Although I tend to shy away from Buzzfeed lists, this list draws from a thread of teachers sharing their best tips and tricks on Reddit. It has everything from money-saving tips for bulletin boards to simple management hints, and many teachers share their successes using these tips either in the tip or on the thread, which is linked at the top of the article.
Another article that I was willing to put my Buzzfeed bias away for, if nothing else to help other teachers. We spend a lot on our classrooms, personal supplies, and decoration. I come from a family full of crafty teachers, so simple DIYs are old hat to me, but some of these ideas are amazing time and money savers. I know it's getting close to time for many teachers to go back to their classrooms, so it's good to have ideas for anything new you may want to add to your room this year!
This article claims it's for high school teachers, and in my experience, these do help in high school classrooms, but a lot of them are adaptable to other grade levels, too! Also, my personal tip for the "Black Binder" idea, which I always used, is to also keep master copies of your printed worksheets and assignments. If you run out of copies, your new copy may have hole punch marks, but it's so much easier than searching web links and document files (and it makes work samples easier!)
A few of these tips are repeated from other lists, but there are some real gems in here. Some of them make it easier to track students, and others make supplies last longer, but they all seem very helpful.
This is less of a tip list for organization and management, and more of a curation, but I think it's good to have. There are tons of useful apps and technologies out there to help teachers plan (and bring those oh-so-important 21st Century skills into the classroom), but there are so many copycat tools and buggy messes out there. The authors found and tested free EdTech, curated them by subject, and explained them, all so that you don't have to waste time and money on tech that doesn't work.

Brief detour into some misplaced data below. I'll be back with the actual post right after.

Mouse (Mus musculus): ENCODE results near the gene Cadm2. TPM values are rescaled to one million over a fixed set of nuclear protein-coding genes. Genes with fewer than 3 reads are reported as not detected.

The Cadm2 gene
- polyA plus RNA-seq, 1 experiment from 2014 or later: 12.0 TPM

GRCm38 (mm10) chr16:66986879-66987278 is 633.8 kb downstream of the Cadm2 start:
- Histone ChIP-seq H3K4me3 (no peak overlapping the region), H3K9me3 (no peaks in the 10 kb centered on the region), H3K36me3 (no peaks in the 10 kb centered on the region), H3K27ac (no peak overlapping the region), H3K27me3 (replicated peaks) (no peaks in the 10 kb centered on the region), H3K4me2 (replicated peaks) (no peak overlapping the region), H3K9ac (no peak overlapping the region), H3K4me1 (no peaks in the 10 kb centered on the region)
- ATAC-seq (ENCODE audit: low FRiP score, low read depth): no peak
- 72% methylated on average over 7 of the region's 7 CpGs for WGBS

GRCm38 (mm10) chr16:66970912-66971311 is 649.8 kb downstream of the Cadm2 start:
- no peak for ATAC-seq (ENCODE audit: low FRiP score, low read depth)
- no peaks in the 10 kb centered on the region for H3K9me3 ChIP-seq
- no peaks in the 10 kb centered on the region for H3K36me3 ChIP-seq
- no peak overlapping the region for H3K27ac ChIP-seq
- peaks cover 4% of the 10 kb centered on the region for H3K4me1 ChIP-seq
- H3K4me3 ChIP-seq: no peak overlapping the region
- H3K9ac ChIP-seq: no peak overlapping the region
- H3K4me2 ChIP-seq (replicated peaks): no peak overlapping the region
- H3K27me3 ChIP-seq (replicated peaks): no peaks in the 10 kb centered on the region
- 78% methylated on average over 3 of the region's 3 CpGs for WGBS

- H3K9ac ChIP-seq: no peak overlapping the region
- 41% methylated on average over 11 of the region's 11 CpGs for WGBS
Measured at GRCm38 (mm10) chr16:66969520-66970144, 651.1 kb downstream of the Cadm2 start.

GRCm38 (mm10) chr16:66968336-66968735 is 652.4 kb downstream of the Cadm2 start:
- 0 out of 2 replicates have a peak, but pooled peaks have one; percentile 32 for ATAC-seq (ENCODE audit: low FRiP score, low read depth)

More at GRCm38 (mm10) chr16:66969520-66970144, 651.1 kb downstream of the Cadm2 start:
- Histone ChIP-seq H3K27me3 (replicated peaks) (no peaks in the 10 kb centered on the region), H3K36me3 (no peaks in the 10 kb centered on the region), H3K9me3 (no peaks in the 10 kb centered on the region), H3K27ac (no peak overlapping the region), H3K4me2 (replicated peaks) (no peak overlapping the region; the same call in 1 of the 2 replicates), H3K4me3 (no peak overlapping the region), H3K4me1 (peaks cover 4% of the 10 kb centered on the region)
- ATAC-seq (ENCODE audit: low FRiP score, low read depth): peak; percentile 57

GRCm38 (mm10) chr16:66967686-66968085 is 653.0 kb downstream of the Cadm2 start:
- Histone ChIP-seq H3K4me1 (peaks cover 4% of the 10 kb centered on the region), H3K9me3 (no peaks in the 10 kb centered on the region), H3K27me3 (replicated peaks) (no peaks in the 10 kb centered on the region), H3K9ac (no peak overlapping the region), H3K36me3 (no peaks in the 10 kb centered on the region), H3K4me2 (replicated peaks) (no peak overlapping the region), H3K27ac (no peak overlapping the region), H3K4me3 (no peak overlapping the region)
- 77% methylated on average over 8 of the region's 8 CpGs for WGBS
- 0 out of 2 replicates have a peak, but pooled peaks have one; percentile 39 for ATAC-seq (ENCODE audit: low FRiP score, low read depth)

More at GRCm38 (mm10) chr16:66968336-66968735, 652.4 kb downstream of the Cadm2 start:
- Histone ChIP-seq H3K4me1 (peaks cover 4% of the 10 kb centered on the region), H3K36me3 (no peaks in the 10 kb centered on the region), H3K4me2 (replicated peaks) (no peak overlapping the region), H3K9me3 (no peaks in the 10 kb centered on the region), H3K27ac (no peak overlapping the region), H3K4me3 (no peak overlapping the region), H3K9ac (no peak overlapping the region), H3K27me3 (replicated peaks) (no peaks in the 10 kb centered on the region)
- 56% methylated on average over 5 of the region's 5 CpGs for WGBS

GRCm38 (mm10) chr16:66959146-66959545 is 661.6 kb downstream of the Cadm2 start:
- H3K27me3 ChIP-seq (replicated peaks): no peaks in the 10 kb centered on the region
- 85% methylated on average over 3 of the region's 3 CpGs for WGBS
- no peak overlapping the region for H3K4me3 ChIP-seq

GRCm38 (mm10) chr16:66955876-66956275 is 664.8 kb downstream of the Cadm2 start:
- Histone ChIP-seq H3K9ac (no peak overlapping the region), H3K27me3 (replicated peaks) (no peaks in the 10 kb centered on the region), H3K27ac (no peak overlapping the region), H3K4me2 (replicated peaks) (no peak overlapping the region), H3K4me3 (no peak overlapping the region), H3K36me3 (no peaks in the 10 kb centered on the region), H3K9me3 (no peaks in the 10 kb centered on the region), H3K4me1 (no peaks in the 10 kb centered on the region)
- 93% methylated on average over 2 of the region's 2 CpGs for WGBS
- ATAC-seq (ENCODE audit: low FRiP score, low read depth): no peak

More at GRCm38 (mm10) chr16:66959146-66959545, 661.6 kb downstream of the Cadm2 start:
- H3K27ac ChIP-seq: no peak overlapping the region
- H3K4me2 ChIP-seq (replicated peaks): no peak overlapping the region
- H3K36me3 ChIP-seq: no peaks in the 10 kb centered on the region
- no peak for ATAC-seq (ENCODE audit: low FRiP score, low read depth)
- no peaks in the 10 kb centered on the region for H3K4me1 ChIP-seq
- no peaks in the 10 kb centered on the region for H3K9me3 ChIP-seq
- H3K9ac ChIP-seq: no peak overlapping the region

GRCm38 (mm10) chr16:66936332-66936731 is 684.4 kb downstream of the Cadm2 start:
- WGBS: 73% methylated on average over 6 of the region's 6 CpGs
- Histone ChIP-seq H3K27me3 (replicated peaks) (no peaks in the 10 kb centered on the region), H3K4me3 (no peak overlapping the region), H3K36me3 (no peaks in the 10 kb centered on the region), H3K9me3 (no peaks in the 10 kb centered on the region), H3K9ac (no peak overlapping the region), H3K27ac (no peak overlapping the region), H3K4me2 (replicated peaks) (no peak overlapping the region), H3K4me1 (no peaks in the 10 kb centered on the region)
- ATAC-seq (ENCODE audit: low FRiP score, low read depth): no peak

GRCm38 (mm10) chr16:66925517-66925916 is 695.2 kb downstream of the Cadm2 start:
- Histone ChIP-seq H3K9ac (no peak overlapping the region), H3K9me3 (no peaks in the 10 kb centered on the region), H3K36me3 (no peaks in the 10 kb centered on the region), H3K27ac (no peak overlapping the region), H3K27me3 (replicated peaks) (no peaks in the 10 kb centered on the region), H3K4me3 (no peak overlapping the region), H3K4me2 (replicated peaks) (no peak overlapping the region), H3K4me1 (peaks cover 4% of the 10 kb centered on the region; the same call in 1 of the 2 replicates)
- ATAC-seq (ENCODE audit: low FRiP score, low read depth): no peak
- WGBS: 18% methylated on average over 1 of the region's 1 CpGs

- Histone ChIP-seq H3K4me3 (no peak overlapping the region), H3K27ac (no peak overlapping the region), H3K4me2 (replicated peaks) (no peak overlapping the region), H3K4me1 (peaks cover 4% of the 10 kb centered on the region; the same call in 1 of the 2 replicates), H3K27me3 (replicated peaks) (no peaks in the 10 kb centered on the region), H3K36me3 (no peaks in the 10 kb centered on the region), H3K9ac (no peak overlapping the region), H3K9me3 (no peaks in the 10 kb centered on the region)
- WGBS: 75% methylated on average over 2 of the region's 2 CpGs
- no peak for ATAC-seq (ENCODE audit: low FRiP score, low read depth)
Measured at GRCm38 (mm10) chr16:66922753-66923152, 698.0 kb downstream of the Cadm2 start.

A list that focuses on what works in an elementary classroom, but don't disregard it if you don't teach elementary grades. I love the premade focus board (because I've had my daily learning goals get wiped away by an accidental shoulder brush one too many times) and the folders that work for differentiation most of all, but there are some good organizational and DIY tips here for everyone.
This is a single tip, but it’s a really useful one (and it comes with a printable version if you want to use it!). These commonly asked questions can go up on a whiteboard or chalkboard and answer common questions about what students can and can't do. If you need different clip art or questions because you teach at a different level or have specific needs, it's also super modifiable!
These tips are a bit more organizational for the teacher than the classroom, but they're useful. I know that a lot of teachers are Type A people, really on it, and I had a good group of colleagues in the "5:30 Club," as we called it. We work late. That's fine, but there are times when working late still doesn't help, or perhaps you have some obligations for a certain week and need to minimize your after school time. These time and organization tips really help.